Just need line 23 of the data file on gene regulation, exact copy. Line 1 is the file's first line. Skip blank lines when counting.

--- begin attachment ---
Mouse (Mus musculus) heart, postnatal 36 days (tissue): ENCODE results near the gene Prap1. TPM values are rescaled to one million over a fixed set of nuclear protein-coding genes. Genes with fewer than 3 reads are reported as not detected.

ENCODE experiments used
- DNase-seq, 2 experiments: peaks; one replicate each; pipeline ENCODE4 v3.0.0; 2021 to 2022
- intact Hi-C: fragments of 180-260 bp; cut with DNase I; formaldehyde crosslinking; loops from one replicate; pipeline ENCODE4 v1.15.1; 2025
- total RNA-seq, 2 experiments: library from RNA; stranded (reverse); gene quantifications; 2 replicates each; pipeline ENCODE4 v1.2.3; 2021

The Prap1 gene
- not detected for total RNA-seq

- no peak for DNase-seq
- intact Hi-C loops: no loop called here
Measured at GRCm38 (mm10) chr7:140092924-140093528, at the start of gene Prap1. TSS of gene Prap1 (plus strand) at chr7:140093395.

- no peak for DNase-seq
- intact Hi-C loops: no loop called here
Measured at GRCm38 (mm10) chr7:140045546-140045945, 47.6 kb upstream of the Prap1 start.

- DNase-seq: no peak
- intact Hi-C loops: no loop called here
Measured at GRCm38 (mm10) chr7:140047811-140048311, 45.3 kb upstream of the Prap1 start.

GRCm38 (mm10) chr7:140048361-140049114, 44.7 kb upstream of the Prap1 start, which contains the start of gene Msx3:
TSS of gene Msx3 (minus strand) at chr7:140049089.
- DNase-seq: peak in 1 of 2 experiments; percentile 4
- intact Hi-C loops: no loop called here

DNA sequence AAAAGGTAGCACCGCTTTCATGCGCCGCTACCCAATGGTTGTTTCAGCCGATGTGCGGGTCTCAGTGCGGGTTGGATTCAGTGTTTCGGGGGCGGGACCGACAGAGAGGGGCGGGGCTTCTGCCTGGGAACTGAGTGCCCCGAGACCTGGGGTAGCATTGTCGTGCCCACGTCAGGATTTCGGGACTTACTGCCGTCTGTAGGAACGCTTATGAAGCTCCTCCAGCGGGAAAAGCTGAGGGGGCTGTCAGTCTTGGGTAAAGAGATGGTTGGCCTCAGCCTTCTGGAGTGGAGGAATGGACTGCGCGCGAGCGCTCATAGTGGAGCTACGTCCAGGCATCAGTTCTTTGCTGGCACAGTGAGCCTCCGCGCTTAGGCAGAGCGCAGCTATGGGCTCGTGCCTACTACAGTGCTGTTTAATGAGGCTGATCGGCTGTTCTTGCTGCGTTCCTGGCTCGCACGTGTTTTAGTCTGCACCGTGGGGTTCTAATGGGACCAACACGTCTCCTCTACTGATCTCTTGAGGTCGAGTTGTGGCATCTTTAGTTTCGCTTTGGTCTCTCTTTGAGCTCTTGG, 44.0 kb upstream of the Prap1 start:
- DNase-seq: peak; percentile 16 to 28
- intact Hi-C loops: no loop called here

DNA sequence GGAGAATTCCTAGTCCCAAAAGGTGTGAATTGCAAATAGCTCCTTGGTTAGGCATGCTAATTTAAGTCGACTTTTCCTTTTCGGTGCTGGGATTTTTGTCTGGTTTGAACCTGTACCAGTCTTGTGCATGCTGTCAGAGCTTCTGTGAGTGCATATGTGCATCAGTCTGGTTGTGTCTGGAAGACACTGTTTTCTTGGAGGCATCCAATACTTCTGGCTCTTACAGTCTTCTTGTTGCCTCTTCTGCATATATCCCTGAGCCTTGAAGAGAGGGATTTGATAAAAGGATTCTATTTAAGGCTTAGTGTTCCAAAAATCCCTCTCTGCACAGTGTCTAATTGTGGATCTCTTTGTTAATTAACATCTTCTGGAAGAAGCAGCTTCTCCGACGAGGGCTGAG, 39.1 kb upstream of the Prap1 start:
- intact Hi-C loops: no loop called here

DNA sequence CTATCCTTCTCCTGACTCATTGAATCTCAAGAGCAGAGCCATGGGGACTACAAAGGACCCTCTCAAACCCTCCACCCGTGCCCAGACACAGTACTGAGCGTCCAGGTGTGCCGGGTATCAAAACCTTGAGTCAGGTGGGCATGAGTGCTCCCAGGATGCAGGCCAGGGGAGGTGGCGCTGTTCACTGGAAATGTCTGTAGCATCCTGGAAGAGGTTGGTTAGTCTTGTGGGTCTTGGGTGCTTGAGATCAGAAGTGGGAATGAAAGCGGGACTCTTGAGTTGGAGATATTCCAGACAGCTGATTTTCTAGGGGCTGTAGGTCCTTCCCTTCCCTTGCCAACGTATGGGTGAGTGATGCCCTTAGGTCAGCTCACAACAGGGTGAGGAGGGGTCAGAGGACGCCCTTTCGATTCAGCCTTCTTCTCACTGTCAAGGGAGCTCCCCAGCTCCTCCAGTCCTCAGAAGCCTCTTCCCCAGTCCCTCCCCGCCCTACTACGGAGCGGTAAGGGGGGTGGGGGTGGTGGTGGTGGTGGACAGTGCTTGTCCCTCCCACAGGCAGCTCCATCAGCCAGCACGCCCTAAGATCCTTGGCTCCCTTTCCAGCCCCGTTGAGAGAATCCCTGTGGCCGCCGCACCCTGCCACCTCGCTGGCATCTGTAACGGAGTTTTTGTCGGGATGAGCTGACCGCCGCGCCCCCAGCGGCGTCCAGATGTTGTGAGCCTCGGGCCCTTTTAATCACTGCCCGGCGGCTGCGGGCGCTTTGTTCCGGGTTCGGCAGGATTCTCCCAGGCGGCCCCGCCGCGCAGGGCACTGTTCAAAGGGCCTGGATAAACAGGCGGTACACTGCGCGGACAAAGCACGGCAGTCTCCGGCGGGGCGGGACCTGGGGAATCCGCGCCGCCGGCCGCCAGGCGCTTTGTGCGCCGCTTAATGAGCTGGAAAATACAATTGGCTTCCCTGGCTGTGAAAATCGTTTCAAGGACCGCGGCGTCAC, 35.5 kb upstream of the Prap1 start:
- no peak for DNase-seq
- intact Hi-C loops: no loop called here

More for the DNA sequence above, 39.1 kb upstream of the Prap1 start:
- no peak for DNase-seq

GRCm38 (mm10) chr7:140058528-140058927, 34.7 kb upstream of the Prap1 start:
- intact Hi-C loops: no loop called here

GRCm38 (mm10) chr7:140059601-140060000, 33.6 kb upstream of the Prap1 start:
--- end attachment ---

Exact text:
- intact Hi-C loops: no loop called here